The fully automated Smart Compose production engine works with 3B2 and InDesign, and uses predefined styles to guarantee consistent and high-quality layouts. Browser-based Smart Proof provides authors and editors with a proofing tool that captures changes and allows for valid XML round tripping. Smart Track brings everything together in one easy UI that logs all content transactions and presents a visual flow of content as it moves through production stages.
“These four modules make up Smart Suite 2.0,” says marketing director Marianne Calilhanna, “the next generation publishing engine that utilizes a combination of AI, natural language processing, and system intelligence to significantly reduce human intervention and achieve the goal of high-speed publishing with editorial excellence.”
Earlier in the year, the Taylor Francis Group acknowledged Cenveo’s progress with a fivefold increase in full-service production volume. The critical piece that convinced TF to go with Cenveo was its technology stack. “It supports our publishing model and provides real-world, expedited publication turnaround time using AI and NLP technology,” says Stewart Gardiner, TF’s global production director. “The organizational and operational innovations that Cenveo proposed to support a rapid production scale-up were capabilities we have not seen from other providers and were clearly based on lessons learned in previous ramp-ups.”
Cenveo’s digital and e-learning services continue to grow. “Every organization, not just publishers, requires some form of e-learning offering to educate staff,” Calilhanna says, “whether that means instructing employees on phishing, social engineering email, or teaching best practices for file-sharing applications for its staff. This is where our new corporate learning division, Cenveo Learning, set for launch this summer, comes into the picture.”
Learn more about accessibility and how Cenveo can help.
Continuum Content Solutions
Significant upgrades have been made to ContinuumX, the company’s robust, agile, and seamless solution that is specifically targeted at the newspaper and magazine segment. “It now combines AI and NLP to process PDFs, allowing us to produce content pages 60 to 90 minutes from the time the PDFs are received from clients,” says Amit Vohra, founder and CEO.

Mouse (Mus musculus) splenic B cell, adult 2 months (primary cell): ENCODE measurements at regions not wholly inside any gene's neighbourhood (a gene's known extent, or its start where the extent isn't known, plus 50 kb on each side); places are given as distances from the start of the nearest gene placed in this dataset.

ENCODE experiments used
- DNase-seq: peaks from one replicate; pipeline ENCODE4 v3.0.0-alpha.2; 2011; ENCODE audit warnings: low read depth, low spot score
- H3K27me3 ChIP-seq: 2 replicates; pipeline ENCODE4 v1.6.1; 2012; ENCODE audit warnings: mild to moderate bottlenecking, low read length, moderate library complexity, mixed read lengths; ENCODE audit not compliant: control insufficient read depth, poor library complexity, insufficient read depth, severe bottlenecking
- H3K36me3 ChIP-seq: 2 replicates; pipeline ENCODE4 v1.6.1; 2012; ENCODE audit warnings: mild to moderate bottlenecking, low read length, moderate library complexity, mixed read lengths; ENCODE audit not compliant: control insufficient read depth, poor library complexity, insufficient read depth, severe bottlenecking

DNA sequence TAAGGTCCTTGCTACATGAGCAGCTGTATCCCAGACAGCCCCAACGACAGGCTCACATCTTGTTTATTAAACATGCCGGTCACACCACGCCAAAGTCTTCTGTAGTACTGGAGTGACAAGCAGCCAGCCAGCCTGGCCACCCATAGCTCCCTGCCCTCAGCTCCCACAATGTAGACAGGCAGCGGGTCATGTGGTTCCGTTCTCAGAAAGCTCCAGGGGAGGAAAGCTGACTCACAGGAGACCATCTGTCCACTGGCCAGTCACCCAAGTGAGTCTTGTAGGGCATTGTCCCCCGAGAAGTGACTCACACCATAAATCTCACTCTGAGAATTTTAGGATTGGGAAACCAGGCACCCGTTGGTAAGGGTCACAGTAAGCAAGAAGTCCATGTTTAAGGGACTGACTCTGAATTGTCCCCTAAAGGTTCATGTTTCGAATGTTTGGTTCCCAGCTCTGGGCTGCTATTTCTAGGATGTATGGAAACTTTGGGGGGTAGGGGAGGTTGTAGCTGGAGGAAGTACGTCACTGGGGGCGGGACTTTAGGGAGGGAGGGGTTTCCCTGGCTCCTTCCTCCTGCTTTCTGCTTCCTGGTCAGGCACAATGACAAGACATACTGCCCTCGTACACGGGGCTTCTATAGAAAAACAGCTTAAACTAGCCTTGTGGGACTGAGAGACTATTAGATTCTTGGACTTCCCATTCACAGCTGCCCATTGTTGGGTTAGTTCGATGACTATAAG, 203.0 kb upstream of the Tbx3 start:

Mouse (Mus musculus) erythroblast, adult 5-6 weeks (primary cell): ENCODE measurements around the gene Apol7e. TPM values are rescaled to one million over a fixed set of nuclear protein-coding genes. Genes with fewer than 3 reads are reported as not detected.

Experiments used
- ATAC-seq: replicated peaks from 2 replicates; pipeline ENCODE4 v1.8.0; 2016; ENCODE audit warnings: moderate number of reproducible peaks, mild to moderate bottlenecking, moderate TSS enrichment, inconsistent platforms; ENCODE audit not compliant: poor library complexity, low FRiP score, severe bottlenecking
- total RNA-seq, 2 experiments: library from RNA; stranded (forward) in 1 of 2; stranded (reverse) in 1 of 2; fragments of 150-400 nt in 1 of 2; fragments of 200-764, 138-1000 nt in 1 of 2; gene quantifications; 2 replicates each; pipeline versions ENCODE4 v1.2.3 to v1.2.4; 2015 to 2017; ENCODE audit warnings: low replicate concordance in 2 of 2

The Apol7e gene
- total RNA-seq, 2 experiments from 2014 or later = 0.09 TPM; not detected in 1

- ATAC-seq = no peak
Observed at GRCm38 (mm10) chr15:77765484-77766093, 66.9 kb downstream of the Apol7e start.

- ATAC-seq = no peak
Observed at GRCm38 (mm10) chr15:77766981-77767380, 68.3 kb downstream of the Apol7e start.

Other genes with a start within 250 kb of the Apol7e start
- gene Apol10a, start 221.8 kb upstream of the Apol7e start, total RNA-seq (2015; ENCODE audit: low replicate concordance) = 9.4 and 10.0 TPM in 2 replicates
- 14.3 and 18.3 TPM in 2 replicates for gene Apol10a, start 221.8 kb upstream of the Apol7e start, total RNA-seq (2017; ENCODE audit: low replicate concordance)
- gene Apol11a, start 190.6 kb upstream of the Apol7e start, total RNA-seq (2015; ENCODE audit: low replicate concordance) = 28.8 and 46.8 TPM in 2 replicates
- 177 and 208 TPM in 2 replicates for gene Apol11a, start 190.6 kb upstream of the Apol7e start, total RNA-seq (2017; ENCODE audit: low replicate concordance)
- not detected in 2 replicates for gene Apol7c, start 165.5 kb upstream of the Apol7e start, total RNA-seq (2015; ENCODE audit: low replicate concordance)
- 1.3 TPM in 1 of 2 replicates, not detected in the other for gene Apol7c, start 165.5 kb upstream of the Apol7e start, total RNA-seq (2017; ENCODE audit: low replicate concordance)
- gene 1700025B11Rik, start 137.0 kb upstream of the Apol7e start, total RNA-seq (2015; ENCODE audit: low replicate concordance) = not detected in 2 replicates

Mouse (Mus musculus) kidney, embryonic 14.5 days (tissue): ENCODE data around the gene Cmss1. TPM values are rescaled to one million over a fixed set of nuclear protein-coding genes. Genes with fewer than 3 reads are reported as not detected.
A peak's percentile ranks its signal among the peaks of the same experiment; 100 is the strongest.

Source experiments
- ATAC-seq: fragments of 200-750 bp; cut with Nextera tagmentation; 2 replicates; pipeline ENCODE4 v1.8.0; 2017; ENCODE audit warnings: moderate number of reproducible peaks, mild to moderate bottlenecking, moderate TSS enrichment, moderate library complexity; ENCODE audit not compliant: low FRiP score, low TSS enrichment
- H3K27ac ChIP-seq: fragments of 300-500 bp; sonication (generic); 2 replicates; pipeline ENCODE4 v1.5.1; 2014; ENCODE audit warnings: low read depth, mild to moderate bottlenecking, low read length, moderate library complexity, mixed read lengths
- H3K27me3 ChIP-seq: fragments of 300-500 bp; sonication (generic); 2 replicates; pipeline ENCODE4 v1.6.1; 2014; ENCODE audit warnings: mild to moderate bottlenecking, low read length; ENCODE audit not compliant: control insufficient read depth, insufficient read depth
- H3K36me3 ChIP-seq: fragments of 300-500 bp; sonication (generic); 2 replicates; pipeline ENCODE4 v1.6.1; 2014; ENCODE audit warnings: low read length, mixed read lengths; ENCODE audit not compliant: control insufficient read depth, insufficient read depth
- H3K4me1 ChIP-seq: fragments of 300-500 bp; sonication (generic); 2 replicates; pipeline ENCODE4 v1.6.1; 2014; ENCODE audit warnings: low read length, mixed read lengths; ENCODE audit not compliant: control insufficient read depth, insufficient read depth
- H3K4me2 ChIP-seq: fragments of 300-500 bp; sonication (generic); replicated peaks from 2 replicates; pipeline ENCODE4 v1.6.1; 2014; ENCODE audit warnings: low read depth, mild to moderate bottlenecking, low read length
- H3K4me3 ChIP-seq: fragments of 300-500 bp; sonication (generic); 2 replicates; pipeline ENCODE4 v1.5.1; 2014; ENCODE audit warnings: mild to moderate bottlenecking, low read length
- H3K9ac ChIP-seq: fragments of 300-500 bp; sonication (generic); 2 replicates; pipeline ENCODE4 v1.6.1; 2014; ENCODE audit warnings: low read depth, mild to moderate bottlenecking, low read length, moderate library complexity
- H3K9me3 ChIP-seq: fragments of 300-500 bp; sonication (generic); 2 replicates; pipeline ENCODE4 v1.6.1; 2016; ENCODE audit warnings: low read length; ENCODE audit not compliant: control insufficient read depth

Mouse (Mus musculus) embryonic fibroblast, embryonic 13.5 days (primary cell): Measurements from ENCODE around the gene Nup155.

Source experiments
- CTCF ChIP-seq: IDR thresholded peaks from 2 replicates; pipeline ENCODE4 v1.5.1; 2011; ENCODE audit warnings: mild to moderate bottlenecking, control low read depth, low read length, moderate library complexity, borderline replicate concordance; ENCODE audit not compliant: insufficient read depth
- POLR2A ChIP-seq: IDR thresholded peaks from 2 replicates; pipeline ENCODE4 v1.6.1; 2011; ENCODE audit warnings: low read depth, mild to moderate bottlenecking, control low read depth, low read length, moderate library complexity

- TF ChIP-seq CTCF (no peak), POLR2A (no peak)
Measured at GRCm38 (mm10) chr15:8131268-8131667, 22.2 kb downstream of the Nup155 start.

Producing 8,000 to 9,000 XML pages daily from client-supplied PDFs is nothing new at Continuum Content Solutions. “ContinuumX now covers NDNP-based METS/ALTO file creation for archival newspaper, magazine, and journal content,” Vohra says. “This means that the issuance, pagination, and article-level metadata is automatically identified by the system itself. And best of all, the system’s configuration file can be modified to produce different PDFs and image files as required.” Automatic file validation tools have also been added for several ePub projects to allow the team to automate QA tasks.
“Publishers are now focused on the Replica Map file format,” Vohra says. “This format combines the rasterized version of original print layout with full-screen images of each page and reflowable representations of the text and images from individual articles. This means ContinuumX has to continually evolve to accommodate these changes while providing rapid turnaround time and high-quality deliverables to bring about savings in production costs and faster time-to-market for our clients.”
Continuum’s specialization in the newspaper and magazine segment has differentiated it from others in the market, with the team now working with media-monitoring companies, aggregators, and content syndication companies for projects ranging from XML file conversion to database product creation based on digitized archival content.
The next 12 months, Vohra says, will be focused on media-monitoring services. “For now, we provide digital file production services to create daily, weekly, and monthly digital publications within a three-hour turnaround time,” Vohra says. “We also publish content in multiple formats for different devices using the ContinuumX solution.”
To meet new demands from this niche segment, Vohra is looking at equipping ContinuumX with higher levels of automation and accuracy in addition to offering Latin and non-Latin language capabilities. “The solution now offers a number of built-in, for-export file formats that can be activated simultaneously for multiple delivery channels,” Vohra says. “Our experienced technology team is on hand to tweak the workflow to fit client requirements.”
Learn more about its media monitoring services.
Eleven publishers have adopted XEditPro, DiacriTech’s comprehensive publishing suite based on machine learning and AI, and the results have been positive. “The NLP and AI capabilities have proven to help copy editors and editors identify spelling and grammar issues while also ensuring that notes, images, tables, and references are cited and cross-linked,” says executive v-p A.R.M. Gopinath. “References are checked against standard databases such as Crossref and PubMed, and parsed into their constituent parts. Missing data is automatically added for the copy editor to review.”
Using XEditPro, authors, copy editors, editors, and proofreaders can make edits directly—and simultaneously—to the copy, and their revisions are tracked. “Not only does XEditPro assist in the collaborative authoring and editorial process,” says executive v-p Mahesh Balakrishnan, “but it also generates print PDFs, web PDFs, XML, Word, and ePub files instantaneously. Such streamlining allows publishers to take control over the revision stages and trim the schedule and costs significantly.”